CLAS Students Selected for Social Science and Humanities Grants

Instructor Chotsani Dean, left, helps Michelle Arslan with a clay sculpture during a class titled “Pottery and the Vessel” at the Art Ceramic Studio.

Fifteen student-faculty teams were selected to receive SHARE program awards for Spring 2019, and 12 of the teams are part of the College of Liberal Arts and Sciences. The program supports undergraduate research projects in the social sciences, humanities, and arts.

The awards are geared towards introducing students, who are in the primary stages of their college careers, to research in their chosen field and helping them develop transferable skills for future research projects. Throughout this this research apprenticeship, students work closely with their faculty mentor on a project and assist with tasks ranging from  conducting library research, assisting in experiments, coding and analyzing data, and conducting and transcribing interviews.

The goal of the program is to foster a relationship that will continue past the spring semester, allowing the project to continue and result in a more independent role for the student. During the initial Spring semester, student apprentices will receive a $1,500 stipend, and faculty mentors will receive a $500 professional development stipend.

The 2019 CLAS recipients are:

Project Title: Exploring the Upper Crust of Mesopotamian Society: An Archaeological Study of Bread Production at Tell Leilan
Student Apprentice: Stephen Baker, Anthropology and Physiology & Neurobiology
Faculty Mentor: Alexia Smith, Anthropology

Project Title: Head vs. Heart Beliefs: Comparing Intuitive and Rational Cognitive Judgments
Student Apprentice: Erin Blake, IMJR: Mental Health & Well-Being
Faculty Mentor: Crystal Park, Psychological Sciences

Project Title: Study of Language and Math – Mapping Abilities and Math Fluency in Hearing and Deaf Children
Student Apprentice: Caroline Hebert, Speech, Language & Hearing Sciences and Cognitive Science
Faculty Mentor: Marie Coppola, Psychological Sciences

Project Title: “Advice and Consent” or “Search and Destroy?”: The Senate Judiciary Committee’s Review of U.S. Supreme Court Nominations in the Era of Party Polarization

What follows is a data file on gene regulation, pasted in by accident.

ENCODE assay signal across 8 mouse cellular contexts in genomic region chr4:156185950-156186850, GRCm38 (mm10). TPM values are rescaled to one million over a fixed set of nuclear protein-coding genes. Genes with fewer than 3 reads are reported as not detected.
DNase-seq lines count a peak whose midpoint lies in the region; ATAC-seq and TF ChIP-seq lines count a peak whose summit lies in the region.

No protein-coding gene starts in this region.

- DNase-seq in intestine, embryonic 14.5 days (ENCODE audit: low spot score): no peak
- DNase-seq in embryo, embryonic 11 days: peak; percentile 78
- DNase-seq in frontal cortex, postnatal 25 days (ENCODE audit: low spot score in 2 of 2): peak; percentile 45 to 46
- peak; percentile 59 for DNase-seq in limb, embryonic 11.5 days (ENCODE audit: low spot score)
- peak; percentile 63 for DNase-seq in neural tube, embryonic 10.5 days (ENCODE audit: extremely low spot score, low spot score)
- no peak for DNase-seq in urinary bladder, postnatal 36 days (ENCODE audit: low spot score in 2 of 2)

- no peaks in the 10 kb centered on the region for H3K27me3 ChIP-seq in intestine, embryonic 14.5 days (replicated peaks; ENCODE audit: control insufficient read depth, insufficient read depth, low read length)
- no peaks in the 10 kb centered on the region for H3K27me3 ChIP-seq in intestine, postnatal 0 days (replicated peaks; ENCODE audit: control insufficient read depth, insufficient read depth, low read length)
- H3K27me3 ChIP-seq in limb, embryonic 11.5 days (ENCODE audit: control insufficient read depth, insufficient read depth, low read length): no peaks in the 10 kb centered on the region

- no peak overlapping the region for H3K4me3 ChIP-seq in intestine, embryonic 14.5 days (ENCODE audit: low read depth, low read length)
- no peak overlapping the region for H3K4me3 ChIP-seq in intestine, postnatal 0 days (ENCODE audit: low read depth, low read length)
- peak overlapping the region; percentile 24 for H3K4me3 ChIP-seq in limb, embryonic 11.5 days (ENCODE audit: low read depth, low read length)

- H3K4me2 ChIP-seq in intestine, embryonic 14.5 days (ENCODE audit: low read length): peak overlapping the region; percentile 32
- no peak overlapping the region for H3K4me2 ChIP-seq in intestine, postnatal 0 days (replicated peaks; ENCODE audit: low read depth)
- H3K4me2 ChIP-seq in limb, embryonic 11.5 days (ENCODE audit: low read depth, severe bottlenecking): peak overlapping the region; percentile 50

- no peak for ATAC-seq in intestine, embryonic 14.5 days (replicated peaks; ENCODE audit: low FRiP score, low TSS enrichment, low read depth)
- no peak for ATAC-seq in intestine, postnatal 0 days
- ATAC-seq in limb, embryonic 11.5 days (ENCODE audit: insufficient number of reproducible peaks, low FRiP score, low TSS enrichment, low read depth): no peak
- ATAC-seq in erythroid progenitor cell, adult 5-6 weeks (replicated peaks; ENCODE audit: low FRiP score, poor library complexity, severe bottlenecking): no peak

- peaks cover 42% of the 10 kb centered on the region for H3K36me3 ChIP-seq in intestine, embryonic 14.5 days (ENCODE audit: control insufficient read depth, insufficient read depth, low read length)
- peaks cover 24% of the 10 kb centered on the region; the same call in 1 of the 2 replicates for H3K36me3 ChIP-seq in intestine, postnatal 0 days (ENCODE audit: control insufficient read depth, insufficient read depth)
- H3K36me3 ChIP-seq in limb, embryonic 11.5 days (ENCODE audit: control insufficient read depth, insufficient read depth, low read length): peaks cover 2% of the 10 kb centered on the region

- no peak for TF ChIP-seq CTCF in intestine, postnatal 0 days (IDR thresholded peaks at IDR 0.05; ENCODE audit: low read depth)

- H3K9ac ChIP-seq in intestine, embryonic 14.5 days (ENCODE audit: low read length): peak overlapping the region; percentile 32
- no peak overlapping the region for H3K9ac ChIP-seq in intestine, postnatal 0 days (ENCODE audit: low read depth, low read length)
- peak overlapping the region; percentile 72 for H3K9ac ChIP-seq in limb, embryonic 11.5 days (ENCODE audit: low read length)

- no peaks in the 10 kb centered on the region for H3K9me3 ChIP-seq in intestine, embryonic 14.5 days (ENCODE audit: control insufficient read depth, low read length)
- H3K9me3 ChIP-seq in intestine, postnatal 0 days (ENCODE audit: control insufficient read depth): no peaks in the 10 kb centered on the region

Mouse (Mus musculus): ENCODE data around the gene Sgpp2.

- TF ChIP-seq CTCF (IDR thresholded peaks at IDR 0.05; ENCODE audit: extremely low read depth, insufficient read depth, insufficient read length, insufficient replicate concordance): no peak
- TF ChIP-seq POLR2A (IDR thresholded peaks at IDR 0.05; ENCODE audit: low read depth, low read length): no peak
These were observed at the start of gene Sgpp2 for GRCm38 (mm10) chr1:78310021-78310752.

Student Apprentice: John Kelly, Political Science
Faculty Mentor: Kimberly Bergendahl, Political Science

Project Title: The Scholio Project: Designing Online News Comments to Promote Intellectual Humility in Public Discourse
Student Apprentice: Addison Kimber, Political Science and Biology
Faculty Mentor: Michael Morrell, Political Science

Project Title: Justice in the Dark: How Secretively Funded Campaign Advertisements Shape Judicial Campaigns
Student Apprentice: Hollianne Lao, Political Science
Faculty Mentor: Virginia Hettinger, Political Science

Project Title: The PRISM Project: A Mindfulness Intervention on Substance Abuse
Student Apprentice: Kasey Macedo, Psychological Sciences and Human Development & Family Studies
Faculty Mentor: Beth Russell, Human Development & Family Studies

Project Title: Patterns of African American Life in Post War Hartford (1940-2010)
Student Apprentice: Chloe Murphy, Africana Studies
Faculty Mentor: Fiona Vernal, History and Africana Studies

Project Title: Puerto Rican Heritage Trail
Student Apprentice: Alejandro Rodriguez, History
Faculty Mentor: Anne Gebelein, Latin American and Caribbean Studies

Project Title: Digitizing the Paper Trail: Enslaved and Freedpeople in The Spanish Empire
Student Apprentice: Jenifer Rojas Orellana, Political Science
Faculty Mentor: Ricardo Salazar-Rey, History

Project Title: Can Inclusive Education Programs Reduce Racial and Gender Discrimination in the Labor Market?
Student Apprentice: Mary Vlamis, Economics and Political Science
Faculty Mentor: Jorge Aguero, Economics

Project Title: Stratified Model Minorities: Educational Experiences and Social Mobility of Chinese Immigrants from Taishan and Fuzhou
Student Apprentice: Jingya Zhu, Sociology and Communication
Faculty Mentor: Simon Cheng, Sociology


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